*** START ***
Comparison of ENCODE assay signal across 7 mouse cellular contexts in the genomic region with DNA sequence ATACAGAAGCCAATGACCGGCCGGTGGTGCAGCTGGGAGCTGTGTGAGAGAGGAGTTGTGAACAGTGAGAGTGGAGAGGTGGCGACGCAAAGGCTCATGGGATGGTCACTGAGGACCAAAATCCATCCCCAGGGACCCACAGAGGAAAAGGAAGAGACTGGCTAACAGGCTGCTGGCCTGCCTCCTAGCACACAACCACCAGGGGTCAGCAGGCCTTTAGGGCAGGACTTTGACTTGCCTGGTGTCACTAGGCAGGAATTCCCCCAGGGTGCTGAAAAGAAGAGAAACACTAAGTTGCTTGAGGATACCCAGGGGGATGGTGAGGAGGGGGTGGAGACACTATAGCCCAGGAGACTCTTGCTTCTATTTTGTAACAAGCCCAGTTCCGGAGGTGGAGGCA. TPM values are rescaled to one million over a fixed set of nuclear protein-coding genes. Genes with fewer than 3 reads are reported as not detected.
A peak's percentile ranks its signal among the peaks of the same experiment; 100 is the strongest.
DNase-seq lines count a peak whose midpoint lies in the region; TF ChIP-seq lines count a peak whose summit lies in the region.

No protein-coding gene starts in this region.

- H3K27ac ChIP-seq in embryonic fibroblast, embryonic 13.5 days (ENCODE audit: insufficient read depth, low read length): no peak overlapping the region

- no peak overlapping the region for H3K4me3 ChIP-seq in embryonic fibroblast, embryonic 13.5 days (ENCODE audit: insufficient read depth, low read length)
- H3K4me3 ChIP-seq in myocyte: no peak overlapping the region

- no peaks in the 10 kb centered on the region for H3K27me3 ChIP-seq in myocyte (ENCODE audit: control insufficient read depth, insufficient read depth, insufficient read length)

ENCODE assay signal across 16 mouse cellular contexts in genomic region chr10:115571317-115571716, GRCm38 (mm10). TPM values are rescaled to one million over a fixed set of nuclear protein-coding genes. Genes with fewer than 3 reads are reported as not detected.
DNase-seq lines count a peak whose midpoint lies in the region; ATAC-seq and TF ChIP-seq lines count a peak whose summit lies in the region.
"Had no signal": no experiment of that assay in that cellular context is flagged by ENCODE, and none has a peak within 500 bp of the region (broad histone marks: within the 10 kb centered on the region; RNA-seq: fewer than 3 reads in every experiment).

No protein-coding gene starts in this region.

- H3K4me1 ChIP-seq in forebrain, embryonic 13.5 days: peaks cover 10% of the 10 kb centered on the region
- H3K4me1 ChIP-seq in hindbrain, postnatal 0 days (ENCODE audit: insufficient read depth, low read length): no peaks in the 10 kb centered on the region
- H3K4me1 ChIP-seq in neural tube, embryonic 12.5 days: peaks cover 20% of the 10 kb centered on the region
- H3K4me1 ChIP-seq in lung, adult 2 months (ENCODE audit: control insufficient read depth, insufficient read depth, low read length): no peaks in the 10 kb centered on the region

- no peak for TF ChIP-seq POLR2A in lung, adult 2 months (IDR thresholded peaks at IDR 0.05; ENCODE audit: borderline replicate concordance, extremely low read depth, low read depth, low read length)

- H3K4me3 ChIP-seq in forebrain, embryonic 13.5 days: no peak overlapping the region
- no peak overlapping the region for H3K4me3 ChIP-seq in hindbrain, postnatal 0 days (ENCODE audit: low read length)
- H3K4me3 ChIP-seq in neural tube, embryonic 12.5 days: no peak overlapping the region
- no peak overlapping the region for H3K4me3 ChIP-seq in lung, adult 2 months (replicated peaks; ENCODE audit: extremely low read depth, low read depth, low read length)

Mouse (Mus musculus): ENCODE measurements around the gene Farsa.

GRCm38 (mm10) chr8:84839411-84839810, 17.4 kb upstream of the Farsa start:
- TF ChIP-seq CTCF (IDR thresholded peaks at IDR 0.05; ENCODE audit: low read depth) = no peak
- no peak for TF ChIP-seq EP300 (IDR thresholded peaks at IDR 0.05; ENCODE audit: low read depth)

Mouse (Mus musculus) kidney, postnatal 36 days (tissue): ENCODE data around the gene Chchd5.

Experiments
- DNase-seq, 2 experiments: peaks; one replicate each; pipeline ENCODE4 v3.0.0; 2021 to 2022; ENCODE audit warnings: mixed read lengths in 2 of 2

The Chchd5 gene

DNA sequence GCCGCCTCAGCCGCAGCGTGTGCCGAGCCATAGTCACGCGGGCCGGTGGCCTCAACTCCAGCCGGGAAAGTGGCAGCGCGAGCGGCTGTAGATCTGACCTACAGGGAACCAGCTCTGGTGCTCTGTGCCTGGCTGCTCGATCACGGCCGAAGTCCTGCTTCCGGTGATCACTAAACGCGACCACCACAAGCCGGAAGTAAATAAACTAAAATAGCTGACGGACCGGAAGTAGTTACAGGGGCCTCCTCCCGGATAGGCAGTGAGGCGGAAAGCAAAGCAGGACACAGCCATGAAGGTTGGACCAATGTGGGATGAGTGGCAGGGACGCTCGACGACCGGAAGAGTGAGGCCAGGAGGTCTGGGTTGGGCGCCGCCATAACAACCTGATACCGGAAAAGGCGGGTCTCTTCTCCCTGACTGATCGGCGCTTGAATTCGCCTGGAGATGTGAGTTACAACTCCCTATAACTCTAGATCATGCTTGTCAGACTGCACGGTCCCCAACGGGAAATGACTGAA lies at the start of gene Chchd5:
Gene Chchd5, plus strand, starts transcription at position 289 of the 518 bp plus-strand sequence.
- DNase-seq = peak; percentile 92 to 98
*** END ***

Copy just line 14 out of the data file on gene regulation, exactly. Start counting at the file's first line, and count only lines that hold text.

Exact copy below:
- H3K4me1 ChIP-seq in hindbrain, postnatal 0 days (ENCODE audit: insufficient read depth, low read length): no peaks in the 10 kb centered on the region